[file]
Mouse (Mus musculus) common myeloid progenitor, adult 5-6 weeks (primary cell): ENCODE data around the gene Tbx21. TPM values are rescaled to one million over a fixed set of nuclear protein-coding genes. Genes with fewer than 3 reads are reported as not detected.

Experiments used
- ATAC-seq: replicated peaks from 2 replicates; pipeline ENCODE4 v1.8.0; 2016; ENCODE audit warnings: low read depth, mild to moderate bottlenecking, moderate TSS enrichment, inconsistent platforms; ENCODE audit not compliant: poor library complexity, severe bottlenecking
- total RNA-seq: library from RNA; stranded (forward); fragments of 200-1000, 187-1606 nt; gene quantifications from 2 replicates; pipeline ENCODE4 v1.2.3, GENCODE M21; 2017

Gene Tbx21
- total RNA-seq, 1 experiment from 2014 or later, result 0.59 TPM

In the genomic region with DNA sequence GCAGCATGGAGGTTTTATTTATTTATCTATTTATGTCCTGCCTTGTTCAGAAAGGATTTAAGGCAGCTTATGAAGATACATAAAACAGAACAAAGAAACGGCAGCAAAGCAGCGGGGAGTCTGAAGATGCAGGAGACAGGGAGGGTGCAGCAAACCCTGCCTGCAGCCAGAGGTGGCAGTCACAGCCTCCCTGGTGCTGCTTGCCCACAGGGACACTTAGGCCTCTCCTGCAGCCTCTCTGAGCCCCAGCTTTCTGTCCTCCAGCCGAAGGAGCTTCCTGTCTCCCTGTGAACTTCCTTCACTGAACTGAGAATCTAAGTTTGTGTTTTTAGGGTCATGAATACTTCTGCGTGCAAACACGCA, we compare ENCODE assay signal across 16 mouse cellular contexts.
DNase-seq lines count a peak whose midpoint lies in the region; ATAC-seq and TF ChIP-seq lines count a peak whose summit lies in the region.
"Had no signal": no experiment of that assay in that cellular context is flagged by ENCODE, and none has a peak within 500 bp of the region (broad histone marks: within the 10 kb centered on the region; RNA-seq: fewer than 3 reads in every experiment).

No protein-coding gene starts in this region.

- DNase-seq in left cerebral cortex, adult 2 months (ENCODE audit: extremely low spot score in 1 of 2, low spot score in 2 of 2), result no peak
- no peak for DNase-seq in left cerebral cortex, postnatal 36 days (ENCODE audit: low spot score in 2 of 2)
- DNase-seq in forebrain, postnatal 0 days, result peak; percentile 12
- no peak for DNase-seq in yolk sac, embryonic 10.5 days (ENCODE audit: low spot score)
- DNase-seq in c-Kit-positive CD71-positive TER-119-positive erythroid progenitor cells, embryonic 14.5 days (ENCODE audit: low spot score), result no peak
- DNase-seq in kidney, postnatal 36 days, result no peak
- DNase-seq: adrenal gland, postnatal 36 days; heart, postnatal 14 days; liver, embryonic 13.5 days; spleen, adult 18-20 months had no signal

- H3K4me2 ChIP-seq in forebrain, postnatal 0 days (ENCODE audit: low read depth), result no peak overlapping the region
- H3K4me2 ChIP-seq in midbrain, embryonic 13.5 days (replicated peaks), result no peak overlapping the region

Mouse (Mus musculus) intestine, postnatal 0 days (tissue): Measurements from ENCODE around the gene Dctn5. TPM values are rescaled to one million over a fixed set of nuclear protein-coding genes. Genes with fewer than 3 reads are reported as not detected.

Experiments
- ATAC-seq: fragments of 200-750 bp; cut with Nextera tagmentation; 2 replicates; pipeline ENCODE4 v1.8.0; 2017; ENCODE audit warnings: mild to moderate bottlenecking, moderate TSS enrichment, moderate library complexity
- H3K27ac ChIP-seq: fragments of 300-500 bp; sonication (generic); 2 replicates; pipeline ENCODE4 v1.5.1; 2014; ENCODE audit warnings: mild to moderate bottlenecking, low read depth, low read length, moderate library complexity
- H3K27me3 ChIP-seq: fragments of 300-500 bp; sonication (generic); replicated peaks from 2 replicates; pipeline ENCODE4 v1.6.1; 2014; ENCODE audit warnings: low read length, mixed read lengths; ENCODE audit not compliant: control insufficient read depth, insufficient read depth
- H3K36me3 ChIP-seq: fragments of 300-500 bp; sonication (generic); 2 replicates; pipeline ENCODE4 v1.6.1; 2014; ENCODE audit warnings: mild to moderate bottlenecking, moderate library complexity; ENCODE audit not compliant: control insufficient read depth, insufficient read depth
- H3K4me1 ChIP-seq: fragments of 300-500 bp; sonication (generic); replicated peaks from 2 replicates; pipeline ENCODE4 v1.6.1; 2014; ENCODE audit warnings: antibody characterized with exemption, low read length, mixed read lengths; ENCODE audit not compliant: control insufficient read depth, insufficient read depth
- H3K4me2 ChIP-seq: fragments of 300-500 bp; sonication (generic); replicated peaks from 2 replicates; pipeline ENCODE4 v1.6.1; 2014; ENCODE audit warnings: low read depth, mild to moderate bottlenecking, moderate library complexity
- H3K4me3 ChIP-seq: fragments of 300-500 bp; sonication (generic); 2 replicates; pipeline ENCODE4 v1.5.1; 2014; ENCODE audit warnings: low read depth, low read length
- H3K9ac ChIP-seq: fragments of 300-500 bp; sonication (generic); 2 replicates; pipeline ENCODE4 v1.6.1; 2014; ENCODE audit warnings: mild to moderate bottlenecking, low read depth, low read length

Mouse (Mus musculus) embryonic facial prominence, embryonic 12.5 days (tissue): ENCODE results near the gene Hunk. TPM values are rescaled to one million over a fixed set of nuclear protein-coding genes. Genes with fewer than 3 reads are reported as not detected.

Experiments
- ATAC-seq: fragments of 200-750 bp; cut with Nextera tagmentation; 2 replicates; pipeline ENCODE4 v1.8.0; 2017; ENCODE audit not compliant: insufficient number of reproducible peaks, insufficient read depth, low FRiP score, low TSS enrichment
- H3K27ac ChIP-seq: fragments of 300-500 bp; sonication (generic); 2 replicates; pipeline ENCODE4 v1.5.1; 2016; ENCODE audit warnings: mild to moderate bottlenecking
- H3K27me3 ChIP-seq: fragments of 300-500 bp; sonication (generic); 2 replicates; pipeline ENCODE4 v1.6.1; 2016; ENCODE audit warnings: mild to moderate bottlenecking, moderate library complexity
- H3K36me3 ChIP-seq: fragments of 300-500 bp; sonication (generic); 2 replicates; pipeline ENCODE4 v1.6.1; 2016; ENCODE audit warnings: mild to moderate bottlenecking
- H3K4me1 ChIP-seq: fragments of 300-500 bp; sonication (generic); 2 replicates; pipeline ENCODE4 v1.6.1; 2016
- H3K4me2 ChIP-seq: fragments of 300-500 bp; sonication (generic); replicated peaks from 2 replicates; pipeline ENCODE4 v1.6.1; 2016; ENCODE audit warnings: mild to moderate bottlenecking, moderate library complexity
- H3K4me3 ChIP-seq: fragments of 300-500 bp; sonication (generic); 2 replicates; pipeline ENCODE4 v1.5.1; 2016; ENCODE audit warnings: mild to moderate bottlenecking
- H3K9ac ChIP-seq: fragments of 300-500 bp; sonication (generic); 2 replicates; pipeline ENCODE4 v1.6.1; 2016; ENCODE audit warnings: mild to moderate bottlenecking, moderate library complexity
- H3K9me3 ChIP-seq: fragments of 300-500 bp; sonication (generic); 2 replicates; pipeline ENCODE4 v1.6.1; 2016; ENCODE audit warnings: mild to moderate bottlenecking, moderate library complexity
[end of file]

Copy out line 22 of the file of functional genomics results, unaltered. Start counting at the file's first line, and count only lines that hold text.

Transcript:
- ATAC-seq: fragments of 200-750 bp; cut with Nextera tagmentation; 2 replicates; pipeline ENCODE4 v1.8.0; 2017; ENCODE audit warnings: mild to moderate bottlenecking, moderate TSS enrichment, moderate library complexity